Paige Cool and Alison Walter are putting up a great fight against a landfill planned for their rural neighborhood east of Brooksville. The letter of opposition they sent to the state Department of Environmental Protection is well written and footnoted like a doctoral dissertation.
More than 300 names are copied on their e-mails, which have been arriving with such inbox-jamming regularity that I'd call them spam if they weren't so informative.
For example, I learned that construction and demolition debris landfills such as the one planned for their neighborhood are not as harmless as commonly believed and can contaminate the groundwater with arsenic and other toxins.
Cool and Walter recently walked with me to the 26-acre landfill site and convinced me the project is out of place in a neighborhood of small horse farms on the southern edge of the Croom Tract of the Withlacoochee State Forest.
But here's the problem: I doubt they'll be able to do anything about it.
The fight over this landfill brings up a lot of issues: the performance of the county attorney's office; truck traffic in an area that draws horse riders from around the state; the potential for groundwater contamination.
But, to me, it's mainly about land-use rules and their permanence. Once a county grants zoning for a piece of property, we're pretty much stuck with it.
Let's go back to 1994, when the previous owner of this land, Cal Wilson, asked the county to rezone it for use as a landfill.
The County Commission denied his request, and Wilson hired Brooksville lawyer Joe Mason to appeal in court. It wasn't resolved until 1998, when the County Commission agreed to a settlement, endorsed by then-County Attorney Bruce Snow, that would allow the landfill, with conditions.
Mason said recently a landfill that accepts only concrete blocks, lumber, drywall and other building materials is a perfect use for the former sand mine.
"This is nothing more than filling up a hole with totally inert material,'' Mason said.
The agreement was no giveaway, Snow said, because it required any company operating the landfill to pay a county "spotter'' to stop the disposal of any dangerous materials, as well as a road maintenance fee levied on each yard of debris.
Still, it granted a use that even 16 years ago the County Commission considered inappropriate. That was before this part of the county, north of State Road 50, filled up with homeowners on patches of rural land; it was before Cool's horse-boarding business and others like it began attracting riders who could access miles of trails in the state forest by crossing Wildlife Lane.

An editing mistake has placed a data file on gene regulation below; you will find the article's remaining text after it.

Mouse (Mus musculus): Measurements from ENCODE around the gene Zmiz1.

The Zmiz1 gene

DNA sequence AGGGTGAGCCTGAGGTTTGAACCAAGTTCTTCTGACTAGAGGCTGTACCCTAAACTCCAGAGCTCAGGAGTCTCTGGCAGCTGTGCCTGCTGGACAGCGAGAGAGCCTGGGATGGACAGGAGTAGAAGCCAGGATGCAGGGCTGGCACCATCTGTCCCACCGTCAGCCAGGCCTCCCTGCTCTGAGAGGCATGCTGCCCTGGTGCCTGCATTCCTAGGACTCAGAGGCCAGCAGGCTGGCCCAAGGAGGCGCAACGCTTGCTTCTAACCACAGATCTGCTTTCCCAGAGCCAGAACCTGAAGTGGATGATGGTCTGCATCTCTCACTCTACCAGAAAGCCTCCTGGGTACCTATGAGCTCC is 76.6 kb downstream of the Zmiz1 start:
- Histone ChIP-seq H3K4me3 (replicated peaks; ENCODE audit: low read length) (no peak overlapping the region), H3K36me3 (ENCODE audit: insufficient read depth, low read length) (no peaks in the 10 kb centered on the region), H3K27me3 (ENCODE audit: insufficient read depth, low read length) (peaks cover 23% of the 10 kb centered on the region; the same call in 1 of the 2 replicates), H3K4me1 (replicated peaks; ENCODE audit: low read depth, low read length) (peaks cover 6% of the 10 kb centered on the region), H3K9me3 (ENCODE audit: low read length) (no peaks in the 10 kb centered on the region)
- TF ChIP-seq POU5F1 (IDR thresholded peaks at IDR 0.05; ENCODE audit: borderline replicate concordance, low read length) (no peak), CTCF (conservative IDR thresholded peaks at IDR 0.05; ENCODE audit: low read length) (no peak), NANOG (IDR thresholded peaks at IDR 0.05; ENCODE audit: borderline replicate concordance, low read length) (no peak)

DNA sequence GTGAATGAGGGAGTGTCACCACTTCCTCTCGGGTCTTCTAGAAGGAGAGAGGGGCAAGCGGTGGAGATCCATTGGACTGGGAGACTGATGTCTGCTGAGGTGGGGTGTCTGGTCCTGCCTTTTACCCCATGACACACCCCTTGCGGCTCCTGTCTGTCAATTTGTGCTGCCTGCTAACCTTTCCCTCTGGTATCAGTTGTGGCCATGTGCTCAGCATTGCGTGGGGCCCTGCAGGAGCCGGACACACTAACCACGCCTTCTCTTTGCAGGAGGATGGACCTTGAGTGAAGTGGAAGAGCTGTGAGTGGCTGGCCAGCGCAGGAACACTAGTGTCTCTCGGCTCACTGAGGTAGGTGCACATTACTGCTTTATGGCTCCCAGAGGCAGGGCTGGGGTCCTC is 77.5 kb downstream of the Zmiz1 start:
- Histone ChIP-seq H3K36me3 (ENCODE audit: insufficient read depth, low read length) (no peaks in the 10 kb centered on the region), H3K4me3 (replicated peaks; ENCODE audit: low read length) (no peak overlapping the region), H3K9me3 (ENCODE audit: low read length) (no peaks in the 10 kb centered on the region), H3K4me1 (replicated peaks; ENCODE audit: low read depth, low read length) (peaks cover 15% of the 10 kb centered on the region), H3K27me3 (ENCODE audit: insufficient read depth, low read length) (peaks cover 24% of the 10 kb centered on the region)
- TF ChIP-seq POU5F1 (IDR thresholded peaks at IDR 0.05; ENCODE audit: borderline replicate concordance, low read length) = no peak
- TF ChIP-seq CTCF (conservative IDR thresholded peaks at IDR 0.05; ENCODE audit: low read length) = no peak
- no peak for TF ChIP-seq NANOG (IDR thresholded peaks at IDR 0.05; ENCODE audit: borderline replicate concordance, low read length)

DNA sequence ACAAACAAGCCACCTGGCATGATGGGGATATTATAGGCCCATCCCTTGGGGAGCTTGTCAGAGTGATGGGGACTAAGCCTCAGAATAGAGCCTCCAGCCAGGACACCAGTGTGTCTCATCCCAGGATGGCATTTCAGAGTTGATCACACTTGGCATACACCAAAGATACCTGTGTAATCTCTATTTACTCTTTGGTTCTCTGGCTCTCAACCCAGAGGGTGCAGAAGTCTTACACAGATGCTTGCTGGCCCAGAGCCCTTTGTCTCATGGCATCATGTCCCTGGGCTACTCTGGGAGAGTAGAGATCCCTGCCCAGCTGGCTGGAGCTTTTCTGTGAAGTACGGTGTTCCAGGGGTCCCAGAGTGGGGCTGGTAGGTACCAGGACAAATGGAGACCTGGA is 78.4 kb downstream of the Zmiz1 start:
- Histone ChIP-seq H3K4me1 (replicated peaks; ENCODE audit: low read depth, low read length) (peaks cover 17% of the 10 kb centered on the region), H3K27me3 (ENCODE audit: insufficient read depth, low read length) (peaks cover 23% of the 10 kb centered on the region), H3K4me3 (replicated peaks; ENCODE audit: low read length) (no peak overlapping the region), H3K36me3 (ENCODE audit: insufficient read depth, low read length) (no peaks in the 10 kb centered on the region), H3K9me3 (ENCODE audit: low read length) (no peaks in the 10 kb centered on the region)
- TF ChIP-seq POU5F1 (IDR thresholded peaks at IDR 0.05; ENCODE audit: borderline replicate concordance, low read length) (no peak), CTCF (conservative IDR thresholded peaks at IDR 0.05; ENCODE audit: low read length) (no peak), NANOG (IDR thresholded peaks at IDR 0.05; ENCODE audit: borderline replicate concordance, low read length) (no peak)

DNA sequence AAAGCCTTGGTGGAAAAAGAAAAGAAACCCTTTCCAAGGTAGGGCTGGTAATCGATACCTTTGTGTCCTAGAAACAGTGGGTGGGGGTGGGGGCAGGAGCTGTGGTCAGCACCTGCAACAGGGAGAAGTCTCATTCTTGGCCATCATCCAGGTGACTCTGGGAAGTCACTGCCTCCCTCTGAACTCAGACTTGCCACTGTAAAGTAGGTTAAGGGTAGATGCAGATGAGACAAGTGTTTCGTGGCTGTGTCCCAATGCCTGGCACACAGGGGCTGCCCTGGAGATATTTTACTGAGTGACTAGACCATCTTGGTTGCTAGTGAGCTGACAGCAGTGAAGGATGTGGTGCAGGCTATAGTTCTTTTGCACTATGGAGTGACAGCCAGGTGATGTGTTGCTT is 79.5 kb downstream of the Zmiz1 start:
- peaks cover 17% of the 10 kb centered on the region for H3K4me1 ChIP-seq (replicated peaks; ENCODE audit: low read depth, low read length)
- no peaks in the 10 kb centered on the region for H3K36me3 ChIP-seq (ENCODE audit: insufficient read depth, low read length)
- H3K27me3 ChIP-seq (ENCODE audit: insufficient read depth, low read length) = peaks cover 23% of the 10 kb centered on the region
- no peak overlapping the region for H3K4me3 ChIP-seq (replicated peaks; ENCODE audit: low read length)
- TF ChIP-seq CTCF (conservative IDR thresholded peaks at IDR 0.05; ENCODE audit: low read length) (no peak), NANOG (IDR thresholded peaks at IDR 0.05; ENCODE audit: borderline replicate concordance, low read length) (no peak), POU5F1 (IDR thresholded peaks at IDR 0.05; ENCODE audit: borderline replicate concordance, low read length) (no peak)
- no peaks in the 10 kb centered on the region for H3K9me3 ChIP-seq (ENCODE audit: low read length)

This quiet road — part paved, part lime rock — will provide primary access to the landfill. Cool said the truck traffic will kill her business.
"I'll be done,'' she said.
What makes the situation even worse, she said, is that the company that has applied to run the landfill, Croom Investments LLC of Tampa, won't have to pay the county the road fee on each of the loads or for the county spotter.
Those requirements went away in negotiations with the county last year. County Attorney Garth Coller defended this revised agreement in a Feb. 16 memo he sent to commissioners, saying the changes got the county out from under the cost of improving the access road and the liability if its employee were to allow toxic waste in the landfill.
Personally, I liked the idea of having a spotter officially employed by the county. Cool liked it even more, and said the county attorney's office had allowed the old agreement to be "gutted.''
In any case, the agreement puts the county and its land-use laws out of the picture once and for all. The neighbors' only hope is that the DEP denies the permit. And that became a lot less likely on Friday, when the department issued notice that it intended to approve it.
Paige and Cool have said they plan to appeal, which will lead to an administrative hearing that must focus only on the landfill's environmental safety.
I know from documents supplied by neighbors and from talking to Timothy Townsend, a professor of environmental engineering at the University of Florida, that there are real concerns.
Polychlorinated biphenyls (PCPs), mercury and arsenic have been found to leach into the aquifer from construction landfills, such as the one near Croom, lined only with clay rather than plastic, Townsend said.
I also know, from reading the DEP report, that the agency will require safeguards against contamination. Old pressure-treated lumber that contains arsenic, for example, will not be allowed in the landfill. Neither will appliances, a primary source of mercury.
Will these restrictions be enough? We'll know more as the hearing approaches.
Meanwhile, it's fair to again point out that this land use was approved years ago. As much as I admire the energy of the landfill's neighbors, as much as I respect them for speaking up for the environment, I can't help but think about other proposed projects in the county that could do a lot more harm.
The landfill's opponents are concerned about a 26-acre former sand mine. What about the vast former rock mine where Florida Rock Industries wants to build a new city for 13,000 people?
I'm talking, of course, about the Quarry Preserve. So far, hardly any residents have stood up against that one. Pretty soon it will be too late.